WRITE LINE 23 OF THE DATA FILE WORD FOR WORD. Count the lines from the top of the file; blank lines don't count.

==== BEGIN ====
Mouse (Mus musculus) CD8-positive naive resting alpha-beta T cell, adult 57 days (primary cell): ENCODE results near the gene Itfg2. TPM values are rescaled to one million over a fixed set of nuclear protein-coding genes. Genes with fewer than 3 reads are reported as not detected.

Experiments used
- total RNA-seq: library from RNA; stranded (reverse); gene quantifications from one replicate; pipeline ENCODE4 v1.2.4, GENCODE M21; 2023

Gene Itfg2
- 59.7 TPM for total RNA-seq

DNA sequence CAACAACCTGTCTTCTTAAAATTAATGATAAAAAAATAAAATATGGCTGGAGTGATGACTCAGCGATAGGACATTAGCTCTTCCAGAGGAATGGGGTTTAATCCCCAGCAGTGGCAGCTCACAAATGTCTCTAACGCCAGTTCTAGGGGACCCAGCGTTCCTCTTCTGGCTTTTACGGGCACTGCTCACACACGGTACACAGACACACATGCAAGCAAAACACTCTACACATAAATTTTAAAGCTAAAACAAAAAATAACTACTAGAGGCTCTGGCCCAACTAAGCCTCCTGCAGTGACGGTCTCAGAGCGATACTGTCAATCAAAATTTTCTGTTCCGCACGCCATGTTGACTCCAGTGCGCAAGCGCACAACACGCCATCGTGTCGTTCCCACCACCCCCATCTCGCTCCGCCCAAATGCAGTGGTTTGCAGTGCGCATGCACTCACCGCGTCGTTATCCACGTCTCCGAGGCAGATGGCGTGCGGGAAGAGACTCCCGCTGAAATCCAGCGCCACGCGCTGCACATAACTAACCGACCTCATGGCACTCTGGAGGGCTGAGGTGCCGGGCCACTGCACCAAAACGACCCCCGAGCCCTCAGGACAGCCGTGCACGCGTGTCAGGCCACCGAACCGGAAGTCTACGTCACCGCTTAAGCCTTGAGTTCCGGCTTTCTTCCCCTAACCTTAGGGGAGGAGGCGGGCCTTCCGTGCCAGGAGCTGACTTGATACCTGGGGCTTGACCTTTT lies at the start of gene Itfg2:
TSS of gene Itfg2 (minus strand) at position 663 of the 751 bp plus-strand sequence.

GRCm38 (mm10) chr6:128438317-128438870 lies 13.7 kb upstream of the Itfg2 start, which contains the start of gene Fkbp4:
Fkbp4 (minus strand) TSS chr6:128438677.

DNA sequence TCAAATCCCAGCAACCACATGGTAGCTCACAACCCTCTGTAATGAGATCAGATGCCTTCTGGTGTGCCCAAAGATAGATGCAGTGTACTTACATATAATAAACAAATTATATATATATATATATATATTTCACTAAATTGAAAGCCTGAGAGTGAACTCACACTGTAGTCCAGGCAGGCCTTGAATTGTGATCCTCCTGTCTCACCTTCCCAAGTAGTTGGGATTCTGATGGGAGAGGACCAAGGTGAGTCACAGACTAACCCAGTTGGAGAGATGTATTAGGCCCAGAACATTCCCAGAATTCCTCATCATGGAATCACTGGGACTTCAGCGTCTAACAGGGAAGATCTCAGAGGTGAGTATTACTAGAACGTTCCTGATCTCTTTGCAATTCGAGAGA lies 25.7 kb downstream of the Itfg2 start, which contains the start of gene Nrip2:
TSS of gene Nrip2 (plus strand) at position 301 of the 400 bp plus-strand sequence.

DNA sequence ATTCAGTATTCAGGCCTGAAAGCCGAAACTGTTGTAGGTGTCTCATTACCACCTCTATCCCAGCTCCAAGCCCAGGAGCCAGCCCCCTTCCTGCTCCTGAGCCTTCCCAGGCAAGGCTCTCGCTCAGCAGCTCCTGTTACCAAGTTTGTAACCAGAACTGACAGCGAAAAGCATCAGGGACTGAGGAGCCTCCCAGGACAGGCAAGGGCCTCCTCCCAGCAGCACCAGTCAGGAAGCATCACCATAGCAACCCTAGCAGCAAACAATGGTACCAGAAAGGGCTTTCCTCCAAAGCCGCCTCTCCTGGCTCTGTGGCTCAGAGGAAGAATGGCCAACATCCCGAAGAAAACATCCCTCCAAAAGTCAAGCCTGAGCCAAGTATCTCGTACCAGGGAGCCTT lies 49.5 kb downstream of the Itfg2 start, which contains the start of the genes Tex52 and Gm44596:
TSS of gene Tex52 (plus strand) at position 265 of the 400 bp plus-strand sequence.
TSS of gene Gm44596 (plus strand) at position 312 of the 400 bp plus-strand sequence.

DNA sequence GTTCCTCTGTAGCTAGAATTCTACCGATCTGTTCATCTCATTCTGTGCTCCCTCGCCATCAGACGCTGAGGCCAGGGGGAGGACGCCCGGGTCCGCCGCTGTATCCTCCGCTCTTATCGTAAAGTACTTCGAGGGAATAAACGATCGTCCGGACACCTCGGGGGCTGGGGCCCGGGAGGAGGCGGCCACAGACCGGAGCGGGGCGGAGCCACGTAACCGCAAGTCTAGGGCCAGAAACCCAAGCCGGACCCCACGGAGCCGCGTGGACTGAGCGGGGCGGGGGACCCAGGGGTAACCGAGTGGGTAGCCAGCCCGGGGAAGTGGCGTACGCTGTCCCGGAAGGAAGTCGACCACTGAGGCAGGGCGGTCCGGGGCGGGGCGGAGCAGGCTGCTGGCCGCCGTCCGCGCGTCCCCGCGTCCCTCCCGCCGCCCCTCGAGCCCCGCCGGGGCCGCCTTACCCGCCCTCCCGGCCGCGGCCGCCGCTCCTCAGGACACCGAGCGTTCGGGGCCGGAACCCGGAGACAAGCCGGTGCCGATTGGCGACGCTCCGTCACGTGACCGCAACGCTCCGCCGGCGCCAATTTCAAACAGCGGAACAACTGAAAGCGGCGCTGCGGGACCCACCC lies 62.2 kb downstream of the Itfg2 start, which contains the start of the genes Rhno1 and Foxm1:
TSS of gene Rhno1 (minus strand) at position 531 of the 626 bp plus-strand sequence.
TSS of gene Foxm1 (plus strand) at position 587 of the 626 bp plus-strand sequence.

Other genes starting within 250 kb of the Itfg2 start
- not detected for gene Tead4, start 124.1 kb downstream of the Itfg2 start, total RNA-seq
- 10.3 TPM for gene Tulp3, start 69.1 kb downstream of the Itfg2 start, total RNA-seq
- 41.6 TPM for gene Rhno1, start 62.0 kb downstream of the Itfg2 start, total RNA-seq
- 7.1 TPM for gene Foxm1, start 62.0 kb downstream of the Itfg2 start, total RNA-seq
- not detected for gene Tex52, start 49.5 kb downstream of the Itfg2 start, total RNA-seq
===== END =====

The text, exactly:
- not detected for gene Tex52, start 49.5 kb downstream of the Itfg2 start, total RNA-seq